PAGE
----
New Jersey’s child care workers must be fully vaccinated by Nov. 1 or face regular testing, and all employees, visitors, and children older than 2 must wear face masks in day care centers at all times, Gov. Phil Murphy announced during a press briefing Monday.
The mandates come as the Delta variant fuels a rise of COVID-19 cases in the Garden State and across the country. Officials reported 1,392 confirmed cases in New Jersey Monday, more than double the case count from two months ago.
“We know there are already many child care providers who are doing their utmost to protect the children in their care, their employees, and their communities, and we thank them. This order ensures that everyone is abiding by the same strong standards,” said Murphy, a Democrat up for re-election in November.
The mandates didn’t come as a surprise. Murphy has already required all health care workers, teachers, and state employees to be vaccinated or submit to weekly testing. Mask mandates are also in place in schools across the state.
The new testing and masking rules go into effect Friday.
Murphy admitted it could be difficult to convince a 2-year-old to keep their mask on, and noted day cares would need to be regulated different than public schools. In those schools, each district can decide how to enforce mask wearing and how harsh penalties for noncompliance should be.
“We’re going to rely on folks doing the right thing. They’re regulated so we have an opportunity to make sure they’re regulated, and that includes from a health perspective,” he said.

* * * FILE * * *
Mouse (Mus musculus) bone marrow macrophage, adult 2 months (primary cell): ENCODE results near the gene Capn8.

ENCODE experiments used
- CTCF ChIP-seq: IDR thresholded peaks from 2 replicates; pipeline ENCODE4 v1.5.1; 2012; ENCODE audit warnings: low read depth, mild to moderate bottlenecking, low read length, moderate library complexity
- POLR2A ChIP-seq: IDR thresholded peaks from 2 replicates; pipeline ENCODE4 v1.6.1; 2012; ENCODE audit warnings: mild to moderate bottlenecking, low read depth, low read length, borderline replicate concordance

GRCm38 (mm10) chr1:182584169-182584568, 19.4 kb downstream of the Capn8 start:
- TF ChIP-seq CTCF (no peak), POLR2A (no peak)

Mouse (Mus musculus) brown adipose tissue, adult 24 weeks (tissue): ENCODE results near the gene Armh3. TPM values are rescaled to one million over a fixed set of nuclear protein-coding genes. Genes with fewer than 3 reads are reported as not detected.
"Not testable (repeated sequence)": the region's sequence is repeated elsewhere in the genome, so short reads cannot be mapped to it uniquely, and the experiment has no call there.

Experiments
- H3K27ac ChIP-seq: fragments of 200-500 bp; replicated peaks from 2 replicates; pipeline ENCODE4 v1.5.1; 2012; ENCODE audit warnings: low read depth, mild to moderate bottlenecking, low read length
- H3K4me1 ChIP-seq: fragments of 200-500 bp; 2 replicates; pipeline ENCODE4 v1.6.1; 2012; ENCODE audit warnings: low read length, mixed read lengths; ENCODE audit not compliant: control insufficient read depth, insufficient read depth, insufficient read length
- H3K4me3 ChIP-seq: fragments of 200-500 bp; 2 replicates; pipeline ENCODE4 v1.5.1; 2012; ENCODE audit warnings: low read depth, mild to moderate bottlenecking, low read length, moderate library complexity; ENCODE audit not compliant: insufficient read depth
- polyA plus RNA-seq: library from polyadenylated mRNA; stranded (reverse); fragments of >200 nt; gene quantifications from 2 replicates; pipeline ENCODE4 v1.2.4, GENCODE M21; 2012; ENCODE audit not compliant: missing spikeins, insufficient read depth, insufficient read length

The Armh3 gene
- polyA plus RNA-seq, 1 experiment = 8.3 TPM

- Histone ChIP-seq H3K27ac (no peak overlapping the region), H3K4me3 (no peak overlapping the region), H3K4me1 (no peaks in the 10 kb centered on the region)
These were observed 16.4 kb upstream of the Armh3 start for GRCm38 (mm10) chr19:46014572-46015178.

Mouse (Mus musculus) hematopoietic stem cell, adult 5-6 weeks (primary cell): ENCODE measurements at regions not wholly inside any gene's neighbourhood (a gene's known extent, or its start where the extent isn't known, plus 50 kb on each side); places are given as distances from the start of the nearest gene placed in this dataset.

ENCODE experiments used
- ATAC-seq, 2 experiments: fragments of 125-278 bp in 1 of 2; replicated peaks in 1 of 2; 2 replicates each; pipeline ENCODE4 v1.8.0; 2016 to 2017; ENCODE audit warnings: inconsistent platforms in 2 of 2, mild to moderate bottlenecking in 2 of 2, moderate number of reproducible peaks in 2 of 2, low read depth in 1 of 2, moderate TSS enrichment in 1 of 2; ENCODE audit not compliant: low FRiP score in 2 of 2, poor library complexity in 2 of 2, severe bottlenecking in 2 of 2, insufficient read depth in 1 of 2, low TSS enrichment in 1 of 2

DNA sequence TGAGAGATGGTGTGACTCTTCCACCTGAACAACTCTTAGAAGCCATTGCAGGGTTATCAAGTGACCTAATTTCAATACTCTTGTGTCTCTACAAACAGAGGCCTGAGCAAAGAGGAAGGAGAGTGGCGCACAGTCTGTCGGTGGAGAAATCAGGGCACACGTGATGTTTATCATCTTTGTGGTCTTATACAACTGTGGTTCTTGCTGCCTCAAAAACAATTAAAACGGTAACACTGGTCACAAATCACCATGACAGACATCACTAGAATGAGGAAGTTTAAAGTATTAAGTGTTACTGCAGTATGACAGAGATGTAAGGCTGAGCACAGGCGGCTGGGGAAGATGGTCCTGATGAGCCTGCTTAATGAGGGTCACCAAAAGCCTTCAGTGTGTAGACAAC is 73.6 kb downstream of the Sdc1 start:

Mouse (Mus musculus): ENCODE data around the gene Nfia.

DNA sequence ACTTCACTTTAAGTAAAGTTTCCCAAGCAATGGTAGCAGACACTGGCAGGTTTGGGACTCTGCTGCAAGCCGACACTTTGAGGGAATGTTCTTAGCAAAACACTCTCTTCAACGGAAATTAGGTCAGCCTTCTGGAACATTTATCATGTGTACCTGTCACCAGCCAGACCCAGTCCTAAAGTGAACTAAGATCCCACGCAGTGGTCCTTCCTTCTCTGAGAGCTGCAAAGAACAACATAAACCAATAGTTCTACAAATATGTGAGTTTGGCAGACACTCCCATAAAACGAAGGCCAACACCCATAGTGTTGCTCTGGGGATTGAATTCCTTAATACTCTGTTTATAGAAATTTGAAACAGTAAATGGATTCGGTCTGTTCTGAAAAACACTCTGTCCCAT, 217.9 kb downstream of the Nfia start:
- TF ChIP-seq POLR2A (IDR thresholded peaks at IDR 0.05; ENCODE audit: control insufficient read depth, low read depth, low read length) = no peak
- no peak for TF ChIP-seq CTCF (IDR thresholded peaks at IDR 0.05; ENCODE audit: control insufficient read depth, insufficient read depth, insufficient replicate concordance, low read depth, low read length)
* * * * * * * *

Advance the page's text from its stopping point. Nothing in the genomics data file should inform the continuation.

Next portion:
Murphy’s previous vaccinate-or-get-tested mandate applied to child care centers associated with school boards. The newest one affects all day cares.
The child care industry has faced critical staffing problems for years that worsened during the pandemic. Child care services are down 126,700 workers nationally, more than a 10% drop from pre-pandemic levels, the Washington Post reported.
More than 10,000 workers have left the industry since June, largely to seek higher paying jobs, becoming bank tellers, teachers, nannyies, and more.
According to the New Jersey Department of Labor, the chid care workforce has been cut by more than a quarter since 2019. Fewer than 30,000 people are employed in the industry, down from more than 40,000 two years ago.
Caregiving jobs are taken on largely by women, who research shows have been disproportionately affected by the pandemic. More than 2 million women have left the workforce since March 2020, in part due to schools shuttering. More than 7 million adults haven’t returned to work, citing child care as the main reason, according to the U.S. Census Bureau.
At Monday’s press conference, Murphy also announced the state is waiting on final guidance on booster shots for certain at-risk groups who received the Pfizer jab.